Will Success Spoil Arthur?

An Aardvark Beats Out Barney And The `Sesame Street' Gang To Become The New King Of The Kid Shows.

April 24, 1997|By Patricia Meisol | Patricia Meisol,SUN STAFF

Ahem, folks: An aardvark is creeping onto our cultural landscape.

Unlike other creatures that television makes ubiquitous, this one is neither fluffy nor purple nor wimpy. He's someone for whom the world is an uncertain place, and he's trying to find his way, with humor.

His name is Arthur. He wears huge glasses and an occasional bow tie, frets over his essays, thinks his wisecracking little sister D. W. is the world's biggest pest. A true nerd, is Arthur.

But his debut on television after 20 years in books has been so successful that nerds may never again be uncool. That is, if success doesn't spoil him.

Halfway through its first season on public television, "Arthur," the animated stories of an aardvark and his friends, third-graders all, surpassed "Barney" and "Sesame Street" as PBS' most-watched children's show.

And in defiance of the usual wisdom about TV numbing the brain, demand for Arthur books first printed in the 1970s and 1980s has publisher Little, Brown scrambling: Reprint orders ran at 2 million in March alone, propelling Arthur books ahead of R. L. Stine's "Goosebumps" series, the most popular line of kids' books of all time.

To Arthur Read, and his creator, Marc Brown, it's all been wonderful but rather astounding. You see, they are both fairly cautious and circumspect. For years they rejected all manner of offers from television for fear it would corrupt them. Why tamper with success? After all, they had sold 10 million books since 1976.

Of course, it's gratifying, too. For the same number of years, Brown has been complaining about the poor quality of writing on children's television shows. Studies of children watching this show find that 80 percent of them want to read about Arthur, too. That's 80 percent of 8.5 million children.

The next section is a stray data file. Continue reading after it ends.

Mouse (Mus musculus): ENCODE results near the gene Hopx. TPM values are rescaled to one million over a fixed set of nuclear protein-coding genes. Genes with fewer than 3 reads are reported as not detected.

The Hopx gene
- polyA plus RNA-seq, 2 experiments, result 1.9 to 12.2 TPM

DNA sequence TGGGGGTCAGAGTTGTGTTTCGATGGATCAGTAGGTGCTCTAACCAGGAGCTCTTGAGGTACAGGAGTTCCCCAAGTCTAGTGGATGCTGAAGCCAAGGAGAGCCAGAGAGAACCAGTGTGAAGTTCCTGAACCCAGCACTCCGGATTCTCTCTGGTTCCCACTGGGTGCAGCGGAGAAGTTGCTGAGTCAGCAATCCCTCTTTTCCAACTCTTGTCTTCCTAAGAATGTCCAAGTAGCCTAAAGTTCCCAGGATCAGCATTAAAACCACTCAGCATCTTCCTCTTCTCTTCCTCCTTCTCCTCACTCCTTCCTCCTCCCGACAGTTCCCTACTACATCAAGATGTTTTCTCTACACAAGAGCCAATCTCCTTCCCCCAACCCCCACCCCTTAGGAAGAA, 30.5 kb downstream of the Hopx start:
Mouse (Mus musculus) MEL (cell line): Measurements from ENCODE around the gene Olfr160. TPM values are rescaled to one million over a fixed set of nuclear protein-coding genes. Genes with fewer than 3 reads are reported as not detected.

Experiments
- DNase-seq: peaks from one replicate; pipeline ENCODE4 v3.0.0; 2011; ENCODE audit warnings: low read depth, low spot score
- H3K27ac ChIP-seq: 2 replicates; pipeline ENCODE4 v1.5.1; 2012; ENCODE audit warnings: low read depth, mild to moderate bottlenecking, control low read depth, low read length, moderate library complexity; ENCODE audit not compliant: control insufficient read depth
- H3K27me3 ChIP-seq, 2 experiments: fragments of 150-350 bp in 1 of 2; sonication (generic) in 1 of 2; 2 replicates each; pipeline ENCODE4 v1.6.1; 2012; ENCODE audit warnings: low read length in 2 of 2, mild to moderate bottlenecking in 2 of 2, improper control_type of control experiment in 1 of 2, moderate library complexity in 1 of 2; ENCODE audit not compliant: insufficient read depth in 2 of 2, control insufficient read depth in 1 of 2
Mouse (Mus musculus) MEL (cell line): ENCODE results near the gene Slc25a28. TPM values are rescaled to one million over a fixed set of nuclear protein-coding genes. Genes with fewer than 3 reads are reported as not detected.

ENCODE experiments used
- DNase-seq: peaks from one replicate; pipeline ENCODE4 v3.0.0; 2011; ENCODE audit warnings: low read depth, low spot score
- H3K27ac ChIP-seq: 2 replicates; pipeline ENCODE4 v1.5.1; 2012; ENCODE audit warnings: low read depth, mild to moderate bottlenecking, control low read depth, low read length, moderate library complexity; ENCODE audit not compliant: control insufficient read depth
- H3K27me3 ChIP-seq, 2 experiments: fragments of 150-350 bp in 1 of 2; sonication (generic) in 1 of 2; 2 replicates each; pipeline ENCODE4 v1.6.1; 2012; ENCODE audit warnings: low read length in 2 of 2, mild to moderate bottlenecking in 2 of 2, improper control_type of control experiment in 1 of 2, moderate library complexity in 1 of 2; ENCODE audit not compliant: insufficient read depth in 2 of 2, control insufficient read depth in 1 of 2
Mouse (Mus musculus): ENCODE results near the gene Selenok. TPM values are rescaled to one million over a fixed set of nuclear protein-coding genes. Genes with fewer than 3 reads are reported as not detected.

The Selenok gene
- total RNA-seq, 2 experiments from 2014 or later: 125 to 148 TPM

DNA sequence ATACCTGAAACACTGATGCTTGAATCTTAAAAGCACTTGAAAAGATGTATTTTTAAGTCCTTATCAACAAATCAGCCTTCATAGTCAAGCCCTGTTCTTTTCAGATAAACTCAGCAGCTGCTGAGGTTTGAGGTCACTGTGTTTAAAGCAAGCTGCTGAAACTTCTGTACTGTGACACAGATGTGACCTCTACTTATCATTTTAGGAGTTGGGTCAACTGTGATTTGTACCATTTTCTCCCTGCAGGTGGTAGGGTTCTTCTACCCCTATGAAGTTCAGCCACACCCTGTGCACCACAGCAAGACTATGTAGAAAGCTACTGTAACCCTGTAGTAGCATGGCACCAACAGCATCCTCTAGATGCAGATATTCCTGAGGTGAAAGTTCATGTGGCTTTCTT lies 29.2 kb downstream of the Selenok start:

Wow. That's just what PBS was looking for when WGBH-Boston executive producer Carol Greenwald approached Brown with the idea for "Arthur" -- a television show that would inspire children to read. She read Arthur books to her son, now 9, when he was just 3; neither parent nor child tired of it. "Kids are really attracted to the stories because they can see themselves in them," she says.

Brown, an artist, invented Arthur the Aardvark as a bedtime story for his oldest son and wrote the first book after losing his teaching job. The first book was about Arthur's nose, and it paved the way for nearly 30 books on life through the eyes of an 8-year-old: Arthur gets glasses. Outwits a bully. Endures the arrival of a new baby sister. Opens a pet business and gets a dog. Overcomes the humiliation of being the only kid in class to still have all his baby teeth.

"In Arthur's world, the world is a series of problems -- as it is for me -- and it is how we solve them that's important," Brown said in a phone interview from his home in Hingham, Mass., the backdrop for Arthur's adventures.

When you're walking down the street in this world -- as the show's theme song goes -- everybody that you meet has an original point of view. Everybody has a different look, too.

Arthur's best friend, Buster, is a rabbit. Mr. Ratburn is his teacher and, yes, a rat. His pal Francine, first draft for baseball teams, is a chimpanzee. There's Muffy, snooty Muffy, and pretty Prunella. And there's Arthur's nemesis, Binky Barnes. He's a bulldog.

A Binky Barnes once terrorized Brown himself in grade school. "I dreaded recess," Brown says. "Clarence Jordan was there lurking by the swing set."

Though Arthur is only 8, he is attractive to viewers of all ages because what he bares so totally is -- to some degree -- inside everyone.

"We're a little unsure of ourselves," Brown offers.

Drawn from his life

Some adventures come from Brown's three children, Toulon, Tucker and Eliza, whose names and birthdays are etched on car license plates and dresser drawers and other odd places in Brown's rich watercolors for the Arthur books. But much of "Arthur" is autobiographical.

"Arthur is a reflection of me as a child in some ways," the illustrator says. "I was probably more introverted than Arthur as a child." If Arthur were to take a personality test, Brown says, he would be slightly extroverted. "Arthur is my way of being extroverted," he explains.

In one TV episode, Arthur's confidence is so shaken when Binky Barnes chooses a front-row seat at the magic show Arthur is giving that bunnies turn up everywhere but in his black hat. But when Arthur requests that Binky Barnes come on stage for the final trick -- the one where Arthur saws a volunteer in half -- Binky's smugness gives way to terror. Even Mr. Ratburn sneaks a laugh.

Some long-time readers of Arthur fear Binky Barnes is being "dumbed down" for television. But Brown says television presents the opportunity to "get inside his head more, to find out what makes him so miserable." An episode now on the drawing board reveals that Binky Barnes is afraid to sleep without his night light.

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